The Cathedral Basilica of St. Augustine
Cathedral Basilica of St. Augustine, photos on this page by Jane Landers
Despite the violent origins of Florida, the Catholic Church was always at the center of the colony. Accompanying Pedro Menéndez de Avilés were four secular priests sent to lay the foundations of the Catholic Church in Florida's soil. The first Catholic mass took place on September 8, 1565, alongside the founding of St. Augustine. This was the very beginnings of both the Parish of St. Augustine and the Catholic Church in North America. At this point Florida belonged to the larger Diocese of Santiago de Cuba. By 1578 St. Augustine housed two brotherhoods, a Franciscan convent, and parish church, the Cathedral Basilica of St. Augustine. Based upon archaeological evidence the church was probably 50 by 100 feet.
In 1586 the raid of Sir Francis Drake destroyed the first church, but it was soon rebuilt. As St. Augustine continued to grow, so did the Franciscan mission system. Though the first mission, Nombre de Dios, began in 1565 it was not until the 17th century that Franciscan friars made significant progress converting the native populations of Florida. By 1655 there were 70 Franciscan Friars working in a series of missions from St. Augustine west to Tallahassee. Within this "mission chain" the Franciscans counted as many as 26,000 Catholic Native Americans.
In 1702, the parish church was again burnt to the ground, this time by invading British soldiers led by Colonel James Moore. Following the destruction of St. Augustine the British also attacked the Franciscan missions, destroying all but four mission sites. While the missions did not recover, construction of the church began again in 1730 and was completed by 1737 under the guidance of Brother Francisco de San Buenaventura.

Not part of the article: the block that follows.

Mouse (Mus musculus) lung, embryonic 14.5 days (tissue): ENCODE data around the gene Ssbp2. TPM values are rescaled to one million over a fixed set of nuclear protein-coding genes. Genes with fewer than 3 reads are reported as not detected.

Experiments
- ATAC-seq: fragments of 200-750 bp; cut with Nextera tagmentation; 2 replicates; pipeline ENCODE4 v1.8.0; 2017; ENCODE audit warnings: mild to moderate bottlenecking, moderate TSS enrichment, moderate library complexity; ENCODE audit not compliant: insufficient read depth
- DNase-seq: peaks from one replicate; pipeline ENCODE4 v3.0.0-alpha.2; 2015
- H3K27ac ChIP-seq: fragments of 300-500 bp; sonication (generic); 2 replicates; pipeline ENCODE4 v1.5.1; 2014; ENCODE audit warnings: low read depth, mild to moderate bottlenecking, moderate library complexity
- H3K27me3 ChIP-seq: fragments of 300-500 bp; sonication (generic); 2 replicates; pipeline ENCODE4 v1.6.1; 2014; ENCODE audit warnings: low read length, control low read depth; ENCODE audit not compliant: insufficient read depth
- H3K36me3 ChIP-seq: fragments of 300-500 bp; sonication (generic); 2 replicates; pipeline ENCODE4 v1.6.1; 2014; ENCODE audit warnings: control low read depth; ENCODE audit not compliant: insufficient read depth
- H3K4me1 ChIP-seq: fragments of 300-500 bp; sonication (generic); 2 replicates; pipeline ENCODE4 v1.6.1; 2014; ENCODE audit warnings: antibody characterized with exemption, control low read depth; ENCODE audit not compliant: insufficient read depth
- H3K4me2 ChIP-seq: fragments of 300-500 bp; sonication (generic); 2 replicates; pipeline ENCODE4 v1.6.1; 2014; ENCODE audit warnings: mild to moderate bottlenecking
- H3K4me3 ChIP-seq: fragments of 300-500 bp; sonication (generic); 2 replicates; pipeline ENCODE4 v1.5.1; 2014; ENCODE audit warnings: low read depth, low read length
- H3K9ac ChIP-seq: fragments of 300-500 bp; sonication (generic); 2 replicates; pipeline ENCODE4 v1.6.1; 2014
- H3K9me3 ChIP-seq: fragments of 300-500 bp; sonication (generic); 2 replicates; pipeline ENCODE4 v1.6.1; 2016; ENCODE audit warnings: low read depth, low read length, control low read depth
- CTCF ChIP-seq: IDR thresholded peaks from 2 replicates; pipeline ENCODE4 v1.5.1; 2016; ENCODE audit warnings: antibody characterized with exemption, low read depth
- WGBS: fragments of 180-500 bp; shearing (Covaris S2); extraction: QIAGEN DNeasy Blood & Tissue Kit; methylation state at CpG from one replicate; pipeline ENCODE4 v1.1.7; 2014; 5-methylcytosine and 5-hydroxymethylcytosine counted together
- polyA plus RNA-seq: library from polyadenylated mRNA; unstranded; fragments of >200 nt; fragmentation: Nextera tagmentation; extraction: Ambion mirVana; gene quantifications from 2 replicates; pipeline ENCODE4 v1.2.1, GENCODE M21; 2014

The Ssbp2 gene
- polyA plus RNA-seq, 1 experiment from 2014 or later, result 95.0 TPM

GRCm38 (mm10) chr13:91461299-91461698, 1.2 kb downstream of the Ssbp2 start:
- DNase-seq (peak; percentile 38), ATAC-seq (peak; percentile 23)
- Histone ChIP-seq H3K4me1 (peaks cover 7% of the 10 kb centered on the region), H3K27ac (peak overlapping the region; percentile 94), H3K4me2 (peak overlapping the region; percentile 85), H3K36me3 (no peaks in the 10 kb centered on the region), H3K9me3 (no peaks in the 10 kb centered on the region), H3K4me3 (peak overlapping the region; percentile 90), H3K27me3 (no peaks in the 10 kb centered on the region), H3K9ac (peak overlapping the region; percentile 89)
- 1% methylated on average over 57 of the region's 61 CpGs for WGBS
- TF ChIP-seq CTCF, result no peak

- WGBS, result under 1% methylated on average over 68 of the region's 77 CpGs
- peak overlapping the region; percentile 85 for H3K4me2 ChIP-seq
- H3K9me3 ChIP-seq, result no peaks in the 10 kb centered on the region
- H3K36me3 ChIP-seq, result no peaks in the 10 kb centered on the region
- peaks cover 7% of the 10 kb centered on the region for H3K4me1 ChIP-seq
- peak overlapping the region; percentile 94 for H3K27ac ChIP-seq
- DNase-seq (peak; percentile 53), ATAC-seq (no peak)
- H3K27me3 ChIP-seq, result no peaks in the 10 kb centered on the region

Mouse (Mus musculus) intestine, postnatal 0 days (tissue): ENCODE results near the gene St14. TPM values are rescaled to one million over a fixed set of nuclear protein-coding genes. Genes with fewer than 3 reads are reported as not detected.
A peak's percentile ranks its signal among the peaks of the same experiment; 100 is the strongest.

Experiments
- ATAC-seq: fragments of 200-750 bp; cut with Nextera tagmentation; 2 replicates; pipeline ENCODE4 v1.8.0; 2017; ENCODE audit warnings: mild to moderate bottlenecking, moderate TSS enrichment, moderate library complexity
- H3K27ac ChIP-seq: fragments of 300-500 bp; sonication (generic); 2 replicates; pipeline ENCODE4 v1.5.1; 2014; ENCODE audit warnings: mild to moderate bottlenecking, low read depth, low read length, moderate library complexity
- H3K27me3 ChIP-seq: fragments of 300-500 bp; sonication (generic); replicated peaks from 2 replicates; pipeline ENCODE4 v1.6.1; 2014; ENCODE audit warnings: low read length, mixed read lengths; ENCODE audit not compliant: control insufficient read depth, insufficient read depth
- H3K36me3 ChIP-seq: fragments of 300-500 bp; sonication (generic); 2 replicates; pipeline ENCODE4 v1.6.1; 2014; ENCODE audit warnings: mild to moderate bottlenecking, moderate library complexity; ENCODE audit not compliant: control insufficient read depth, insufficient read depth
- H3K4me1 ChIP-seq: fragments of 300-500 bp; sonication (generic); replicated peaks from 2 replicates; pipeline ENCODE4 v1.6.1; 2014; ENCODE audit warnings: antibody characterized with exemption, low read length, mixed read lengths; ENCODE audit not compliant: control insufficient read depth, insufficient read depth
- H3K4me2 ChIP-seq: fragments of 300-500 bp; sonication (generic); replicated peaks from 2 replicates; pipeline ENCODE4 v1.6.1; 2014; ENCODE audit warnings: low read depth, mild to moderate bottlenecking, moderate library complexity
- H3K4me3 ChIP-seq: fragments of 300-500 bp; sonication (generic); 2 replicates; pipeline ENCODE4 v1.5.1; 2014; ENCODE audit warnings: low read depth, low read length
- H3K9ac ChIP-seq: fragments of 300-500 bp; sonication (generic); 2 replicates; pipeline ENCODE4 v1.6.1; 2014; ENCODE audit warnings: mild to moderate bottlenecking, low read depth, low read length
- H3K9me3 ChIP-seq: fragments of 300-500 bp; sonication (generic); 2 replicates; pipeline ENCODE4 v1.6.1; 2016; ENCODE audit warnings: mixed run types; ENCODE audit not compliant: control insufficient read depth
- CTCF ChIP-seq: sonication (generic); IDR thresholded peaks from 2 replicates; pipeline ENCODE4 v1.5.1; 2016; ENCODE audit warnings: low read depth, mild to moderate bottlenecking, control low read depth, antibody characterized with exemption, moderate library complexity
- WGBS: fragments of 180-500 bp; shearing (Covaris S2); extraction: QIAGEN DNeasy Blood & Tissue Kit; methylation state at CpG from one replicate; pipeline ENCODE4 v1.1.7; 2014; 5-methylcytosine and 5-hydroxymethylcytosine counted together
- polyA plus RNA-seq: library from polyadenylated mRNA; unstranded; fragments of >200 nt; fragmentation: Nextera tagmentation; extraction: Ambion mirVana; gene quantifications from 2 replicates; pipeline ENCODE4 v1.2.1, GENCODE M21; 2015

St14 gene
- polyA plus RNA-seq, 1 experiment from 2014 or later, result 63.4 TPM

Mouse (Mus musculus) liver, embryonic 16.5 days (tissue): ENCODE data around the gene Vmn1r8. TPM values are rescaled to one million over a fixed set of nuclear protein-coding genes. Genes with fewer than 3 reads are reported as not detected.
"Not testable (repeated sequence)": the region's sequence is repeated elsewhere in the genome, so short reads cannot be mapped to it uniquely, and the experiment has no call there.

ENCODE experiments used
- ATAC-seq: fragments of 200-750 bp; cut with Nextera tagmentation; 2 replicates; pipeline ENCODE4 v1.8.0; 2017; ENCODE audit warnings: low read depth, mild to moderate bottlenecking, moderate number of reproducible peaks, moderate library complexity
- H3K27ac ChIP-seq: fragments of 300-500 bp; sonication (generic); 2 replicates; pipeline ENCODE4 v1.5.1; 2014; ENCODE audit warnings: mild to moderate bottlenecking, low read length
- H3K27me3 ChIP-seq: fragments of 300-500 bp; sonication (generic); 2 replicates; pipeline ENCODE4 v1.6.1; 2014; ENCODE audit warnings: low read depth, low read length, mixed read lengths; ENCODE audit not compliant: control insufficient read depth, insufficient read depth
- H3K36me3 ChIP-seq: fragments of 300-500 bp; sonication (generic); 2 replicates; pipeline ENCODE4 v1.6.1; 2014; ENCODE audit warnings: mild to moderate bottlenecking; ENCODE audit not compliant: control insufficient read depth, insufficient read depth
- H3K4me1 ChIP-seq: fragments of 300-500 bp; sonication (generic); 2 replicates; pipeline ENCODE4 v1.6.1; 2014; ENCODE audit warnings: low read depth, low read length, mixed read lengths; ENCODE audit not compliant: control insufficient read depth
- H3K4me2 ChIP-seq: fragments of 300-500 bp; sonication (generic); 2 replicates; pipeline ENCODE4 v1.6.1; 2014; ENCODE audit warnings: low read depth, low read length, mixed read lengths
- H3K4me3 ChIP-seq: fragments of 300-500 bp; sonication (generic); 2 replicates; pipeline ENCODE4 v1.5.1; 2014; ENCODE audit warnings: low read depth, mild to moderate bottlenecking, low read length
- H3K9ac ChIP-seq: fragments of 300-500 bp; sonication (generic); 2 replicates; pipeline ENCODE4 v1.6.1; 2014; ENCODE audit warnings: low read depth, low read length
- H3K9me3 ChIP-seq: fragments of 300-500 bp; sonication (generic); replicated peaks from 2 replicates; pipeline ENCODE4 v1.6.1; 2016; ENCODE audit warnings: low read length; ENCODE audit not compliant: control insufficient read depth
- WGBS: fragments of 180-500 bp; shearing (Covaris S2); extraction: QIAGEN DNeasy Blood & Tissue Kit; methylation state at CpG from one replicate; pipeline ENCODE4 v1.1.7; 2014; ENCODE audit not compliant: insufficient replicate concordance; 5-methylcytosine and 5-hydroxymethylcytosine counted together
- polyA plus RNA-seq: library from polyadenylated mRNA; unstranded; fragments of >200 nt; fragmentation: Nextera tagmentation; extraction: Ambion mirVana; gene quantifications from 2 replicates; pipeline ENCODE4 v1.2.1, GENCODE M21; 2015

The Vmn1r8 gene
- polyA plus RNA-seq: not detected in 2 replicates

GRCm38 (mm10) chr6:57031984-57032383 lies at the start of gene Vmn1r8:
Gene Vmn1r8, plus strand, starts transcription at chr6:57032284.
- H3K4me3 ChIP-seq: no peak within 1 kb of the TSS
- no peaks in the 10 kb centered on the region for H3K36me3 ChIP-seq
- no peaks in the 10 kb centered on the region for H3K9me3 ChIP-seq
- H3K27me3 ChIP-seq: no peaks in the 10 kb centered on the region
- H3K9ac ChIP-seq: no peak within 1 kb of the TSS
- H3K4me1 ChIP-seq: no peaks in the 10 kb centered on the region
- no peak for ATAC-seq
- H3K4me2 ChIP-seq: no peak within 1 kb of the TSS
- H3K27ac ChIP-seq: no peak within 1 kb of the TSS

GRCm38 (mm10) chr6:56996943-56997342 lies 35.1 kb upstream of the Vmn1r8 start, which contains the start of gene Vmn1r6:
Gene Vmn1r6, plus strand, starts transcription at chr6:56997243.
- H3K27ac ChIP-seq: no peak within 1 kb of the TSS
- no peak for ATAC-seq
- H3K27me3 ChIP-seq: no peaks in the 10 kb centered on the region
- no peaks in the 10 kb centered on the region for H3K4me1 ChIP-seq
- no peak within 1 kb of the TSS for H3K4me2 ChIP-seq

Following Florida's return to the Spanish, the Crown ordered the construction of a new parish church for St. Augustine in 1786. The cornerstone for the new Cathedral was laid in 1793, and the church was completed and dedicated in 1797. It is an excellent example of Moorish architecture. Along with the new Cathedral, St. Augustine joined a new Diocese in 1793, the Diocese of Louisiana and the Two Floridas led by Bishop Luis Peñalver y Cárdenas.
In 1870 Florida, all territory east of the Apalachicola River, was designated as the Diocese of St. Augustine. Then, in 1888 the Cathedral Basilica's bell tower was built, making it the grand sight it is today. Beyond the addition of the bell tower, the church remained architecturally intact until major renovations in 1965 that included the building of a Eucharistic Chapel, the hanging of murals showing the Catholic history of Florida, and the construction of a new tabernacle. The renovated Cathedral was dedicated on March 9, 1966 by Cardinal William Conway from Ireland. On December 4, 1976, Pope Paul VI raised the Cathedral to a Minor Basilica, the 27th American church to receive such an honor. The Cathedral Basilica was also named a National Historic Landmark. Today, the Diocese of St. Augustine spans 17 counties throughout northeast and north central Florida, covers 11,032 miles, and serves over 171,000 Catholics.